Pop Aye marks Kirsten Tan’s feature debut. The Singaporean director has several short films already under her belt but I can’t claim familiarity with them. The interviews and features I’ve seen about her don’t give any insight into influences or artistic predilections but the now New York-based based director spent her 20s in Thailand, where she developed knowledge of the language and culture. The cast is comprised almost entirely of non-professionals, cast for the characteristics they already embody than their skill as actors. Playing Thana, Thaneth Warakulnukroh is a familiar performer to the people in Thailand, but as an emissary of prog-rock rather than an actor. Meanwhile Bong, playing Pop Aye, is a large herbivorous pachyderm.
The film explores its environment at a leisurely pace, taking its cues from the elephant that occupies so many of its frames. There’s no great sense of showmanship here. Instead the film comes alive through the simple, well expressed performances of its cast, whose puzzlement at encountering a man journeying with his elephant might easily be channeled through their own odd adventure of being in a movie. Tan’s great strength manifests in her editing and structuring of the film, which pieces together the thesis through flashbacks that arrive, unheralded, in swift cuts that marry past and present, transforming both.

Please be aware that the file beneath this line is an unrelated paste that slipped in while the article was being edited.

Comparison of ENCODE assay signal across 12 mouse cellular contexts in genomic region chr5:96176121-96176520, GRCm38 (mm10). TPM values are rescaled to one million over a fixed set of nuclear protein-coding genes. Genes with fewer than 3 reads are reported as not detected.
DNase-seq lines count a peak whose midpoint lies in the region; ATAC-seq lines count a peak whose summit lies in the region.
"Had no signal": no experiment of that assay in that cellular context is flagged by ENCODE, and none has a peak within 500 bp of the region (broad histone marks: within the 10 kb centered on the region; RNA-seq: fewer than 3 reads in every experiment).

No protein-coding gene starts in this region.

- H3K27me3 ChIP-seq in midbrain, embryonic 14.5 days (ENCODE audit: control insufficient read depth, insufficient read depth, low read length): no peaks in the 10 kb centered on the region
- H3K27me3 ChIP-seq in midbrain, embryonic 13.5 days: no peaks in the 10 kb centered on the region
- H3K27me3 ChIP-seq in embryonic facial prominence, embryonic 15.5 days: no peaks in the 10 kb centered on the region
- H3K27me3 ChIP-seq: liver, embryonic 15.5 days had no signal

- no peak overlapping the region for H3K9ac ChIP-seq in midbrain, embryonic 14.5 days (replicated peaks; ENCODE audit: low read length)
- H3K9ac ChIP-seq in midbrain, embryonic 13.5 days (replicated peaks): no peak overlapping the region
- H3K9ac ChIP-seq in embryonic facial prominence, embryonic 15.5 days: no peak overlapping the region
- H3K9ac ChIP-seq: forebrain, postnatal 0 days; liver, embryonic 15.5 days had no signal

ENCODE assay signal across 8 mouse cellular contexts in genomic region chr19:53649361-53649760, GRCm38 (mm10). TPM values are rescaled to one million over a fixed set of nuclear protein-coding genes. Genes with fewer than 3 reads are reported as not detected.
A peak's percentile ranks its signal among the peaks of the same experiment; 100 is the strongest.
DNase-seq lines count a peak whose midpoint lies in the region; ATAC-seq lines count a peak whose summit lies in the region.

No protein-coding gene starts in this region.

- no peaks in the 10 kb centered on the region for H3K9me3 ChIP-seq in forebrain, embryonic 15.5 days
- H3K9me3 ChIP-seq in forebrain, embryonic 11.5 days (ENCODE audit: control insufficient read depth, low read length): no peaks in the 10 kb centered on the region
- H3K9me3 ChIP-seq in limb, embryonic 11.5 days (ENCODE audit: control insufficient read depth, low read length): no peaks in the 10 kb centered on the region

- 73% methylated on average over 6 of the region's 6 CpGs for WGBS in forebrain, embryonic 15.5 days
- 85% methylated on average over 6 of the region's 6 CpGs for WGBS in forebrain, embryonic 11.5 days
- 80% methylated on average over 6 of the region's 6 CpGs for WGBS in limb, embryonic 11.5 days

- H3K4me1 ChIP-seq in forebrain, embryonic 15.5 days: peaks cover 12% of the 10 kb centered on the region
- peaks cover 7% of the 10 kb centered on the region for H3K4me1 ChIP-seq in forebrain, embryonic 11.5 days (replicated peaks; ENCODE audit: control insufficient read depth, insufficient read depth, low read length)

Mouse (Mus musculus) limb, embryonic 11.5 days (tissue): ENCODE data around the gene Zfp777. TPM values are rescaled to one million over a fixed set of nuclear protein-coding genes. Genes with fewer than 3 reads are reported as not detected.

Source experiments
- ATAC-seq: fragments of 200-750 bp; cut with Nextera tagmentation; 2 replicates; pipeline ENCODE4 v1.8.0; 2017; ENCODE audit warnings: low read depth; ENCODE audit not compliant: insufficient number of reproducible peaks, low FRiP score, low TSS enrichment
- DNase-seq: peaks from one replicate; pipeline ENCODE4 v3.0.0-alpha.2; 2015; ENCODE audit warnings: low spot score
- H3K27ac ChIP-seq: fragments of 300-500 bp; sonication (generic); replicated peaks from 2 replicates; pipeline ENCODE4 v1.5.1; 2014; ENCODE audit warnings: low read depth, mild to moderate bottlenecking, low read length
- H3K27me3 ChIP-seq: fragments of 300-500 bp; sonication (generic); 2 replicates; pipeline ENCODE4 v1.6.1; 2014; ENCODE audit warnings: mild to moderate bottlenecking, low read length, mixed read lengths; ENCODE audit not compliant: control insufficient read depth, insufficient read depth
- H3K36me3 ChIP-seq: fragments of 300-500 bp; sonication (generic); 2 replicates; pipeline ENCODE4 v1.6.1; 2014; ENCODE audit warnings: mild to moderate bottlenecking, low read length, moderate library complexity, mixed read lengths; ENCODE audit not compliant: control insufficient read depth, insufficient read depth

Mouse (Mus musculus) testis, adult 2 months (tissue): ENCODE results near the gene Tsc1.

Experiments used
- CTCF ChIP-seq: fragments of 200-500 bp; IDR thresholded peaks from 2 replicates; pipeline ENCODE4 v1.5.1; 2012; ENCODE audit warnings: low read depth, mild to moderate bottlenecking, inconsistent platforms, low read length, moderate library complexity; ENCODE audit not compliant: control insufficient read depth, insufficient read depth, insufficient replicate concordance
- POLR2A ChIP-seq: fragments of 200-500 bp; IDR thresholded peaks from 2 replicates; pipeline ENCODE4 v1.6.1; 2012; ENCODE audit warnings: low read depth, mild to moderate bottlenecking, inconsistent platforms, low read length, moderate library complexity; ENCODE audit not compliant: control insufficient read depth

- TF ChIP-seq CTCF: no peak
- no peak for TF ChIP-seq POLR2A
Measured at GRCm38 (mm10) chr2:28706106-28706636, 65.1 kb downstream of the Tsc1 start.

The elephant isn’t the only odd beast in this movie. Thana’s own journey doesn’t quite reflect the usual run of inspirational road movies. He of course does meet with a motley array of people on his journey, many of them social outsiders, but these encounters don’t quite function as learning experiences. Thana meets with a man who has cast off society entirely and lives in an abandoned gas station. The man foresees that his own death is close but Thana convinces him to indulge his last dream. It won’t end quite right. Thana is interrupted by a pair of police officers who are not quite bungling, but are unimpressed at the task of having to shepherd this man and his unlicensed elephant to a sanctuary. They represent the law but their authority is fussy and pointless. They’re almost more sympathetic for having to deal with Thana’s absurd quest than the other way around. As for religious authority, an idyllic rural Buddhist temple can provide escape from the rat-race, and they accept VISA. A transvestite prostitute bonds with Thana and ruminates on his own fading glory, embodied by a younger woman working the same dingy karaoke bar. Seemingly immune to growth opportunities, Thana can’t resist a bathroom hook-up with the prostitute’s bitter rival. Pop Aye documents as many boneheaded misfires and selfish own goals as it does warm interactions between vulnerable humans. Although not entirely apparent all the time, the film gently subverts expectations. It’s not free from sentimentality but it always comes with some kind of unexpected counterbalance.